Meanwhile, subsidies for farmers with less than 20 ha were raised from $33 to $63.
To restore profitability, the government, in collaboration with the National Federation of Coffee Growers (Federación Nacional de Cafeteros, FNC), has spent the past three years implementing a variety of measures to encourage production and diversify into high-end specialty niches. The first priority is to complete a nationwide crop renovation campaign. Low international prices and a strong local currency since the start of the 2000s led to a drop in investment, causing a large portion of the 900,000 ha of planted surface to age beyond optimum productivity.
CLIMATE: In addition, global climate change is affecting some of Colombia’s unique growing conditions. A more frequent occurrence of La Niña, a recurring climatic cycle that lowers the temperature of the sea and increases rainfall across South America, has led to floods and higher humidity in coffee-growing regions.
This has resulted in lower yields and encouraged the spread of leaf rust. According to the National Coffee Research Centre (Centro Nacional de Investigaciones de Café, CENICAFE), temperatures in some coffee regions have risen by 1°C in the past 30 years. While this may seem marginal, the quality and yields of coffee trees hinge, among other things, on the cool air of the Andean region. Meanwhile, rainfall has gone up by 25% in these regions. A further rise in temperatures risks the trees’ fruit ripening too quickly for optimum quality, while heavy rains could damage the fragile blossoms and shorten the flowering period.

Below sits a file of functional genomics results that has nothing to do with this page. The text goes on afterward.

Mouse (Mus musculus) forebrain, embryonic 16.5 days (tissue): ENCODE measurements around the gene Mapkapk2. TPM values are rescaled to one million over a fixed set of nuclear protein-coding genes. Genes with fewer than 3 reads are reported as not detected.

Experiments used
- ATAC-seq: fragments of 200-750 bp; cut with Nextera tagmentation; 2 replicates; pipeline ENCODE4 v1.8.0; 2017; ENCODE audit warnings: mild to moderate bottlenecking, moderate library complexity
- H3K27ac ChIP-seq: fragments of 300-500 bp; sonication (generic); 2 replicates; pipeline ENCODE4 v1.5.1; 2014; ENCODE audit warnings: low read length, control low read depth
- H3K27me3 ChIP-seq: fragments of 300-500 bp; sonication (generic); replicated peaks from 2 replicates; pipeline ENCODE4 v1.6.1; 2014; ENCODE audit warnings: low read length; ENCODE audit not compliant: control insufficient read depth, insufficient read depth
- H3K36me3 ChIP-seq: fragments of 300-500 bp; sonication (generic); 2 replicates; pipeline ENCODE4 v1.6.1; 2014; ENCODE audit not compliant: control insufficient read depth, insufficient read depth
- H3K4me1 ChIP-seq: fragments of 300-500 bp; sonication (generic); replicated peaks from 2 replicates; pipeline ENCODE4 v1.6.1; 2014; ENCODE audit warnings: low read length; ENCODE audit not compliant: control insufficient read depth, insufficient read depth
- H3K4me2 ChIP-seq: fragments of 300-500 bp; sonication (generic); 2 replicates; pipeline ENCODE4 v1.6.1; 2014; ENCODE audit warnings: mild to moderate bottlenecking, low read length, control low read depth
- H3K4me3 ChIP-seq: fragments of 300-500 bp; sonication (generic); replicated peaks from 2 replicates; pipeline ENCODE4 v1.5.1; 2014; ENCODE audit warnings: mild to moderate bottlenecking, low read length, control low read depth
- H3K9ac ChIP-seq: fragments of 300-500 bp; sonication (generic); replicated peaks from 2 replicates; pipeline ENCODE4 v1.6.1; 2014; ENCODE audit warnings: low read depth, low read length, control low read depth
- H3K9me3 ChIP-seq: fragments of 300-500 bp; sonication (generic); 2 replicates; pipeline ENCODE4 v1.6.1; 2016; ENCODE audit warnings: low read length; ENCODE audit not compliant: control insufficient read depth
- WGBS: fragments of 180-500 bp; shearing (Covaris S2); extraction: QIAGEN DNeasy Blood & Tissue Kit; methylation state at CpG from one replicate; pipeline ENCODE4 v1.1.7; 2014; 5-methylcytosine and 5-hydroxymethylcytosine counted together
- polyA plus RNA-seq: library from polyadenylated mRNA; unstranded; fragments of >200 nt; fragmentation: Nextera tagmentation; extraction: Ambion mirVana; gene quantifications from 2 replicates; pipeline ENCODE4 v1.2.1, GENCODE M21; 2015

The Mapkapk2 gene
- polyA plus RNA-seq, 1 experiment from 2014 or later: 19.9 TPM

SOLUTIONS: Anticipating the ageing crops and changing climatic conditions, the FNC and CENICAFE have developed a coffee seed, known as Castillo, which is more resistant to humidity and leaf rust and has a better yield than traditional types. The process of replacing the national crop with the new seed started in 2010 and is scheduled for completion in 2013. Additionally, greater use of fertiliser is being encouraged. Under the Fertifuturo programme, the government provides discounts of up to 20% on fertiliser purchases. New trees take up to three years to produce their first crop and 2013 has started to show signs of recovery. By the end of the first semester, production had increased 26% from 2012, to reach 2.12m 60-kg bags, a number that could have been higher but for the strikes in February.
Efforts are also under way to review growing techniques in line with region-specific climatic changes. Country-wide rainfall has increased 37% in recent years, whereas the north of Santander – home to a large number of coffee growers – has seen an increase of around 85%. While new techniques can consist of little more than longer branches to shield crop from rainfall, optimum adaptation requires further study. “A shift in the output of various producing regions seems inevitable, but the goal is to adapt as our farmers have always had to do,” Luis Genaro Muñoz, general manager of the FNC, told local media.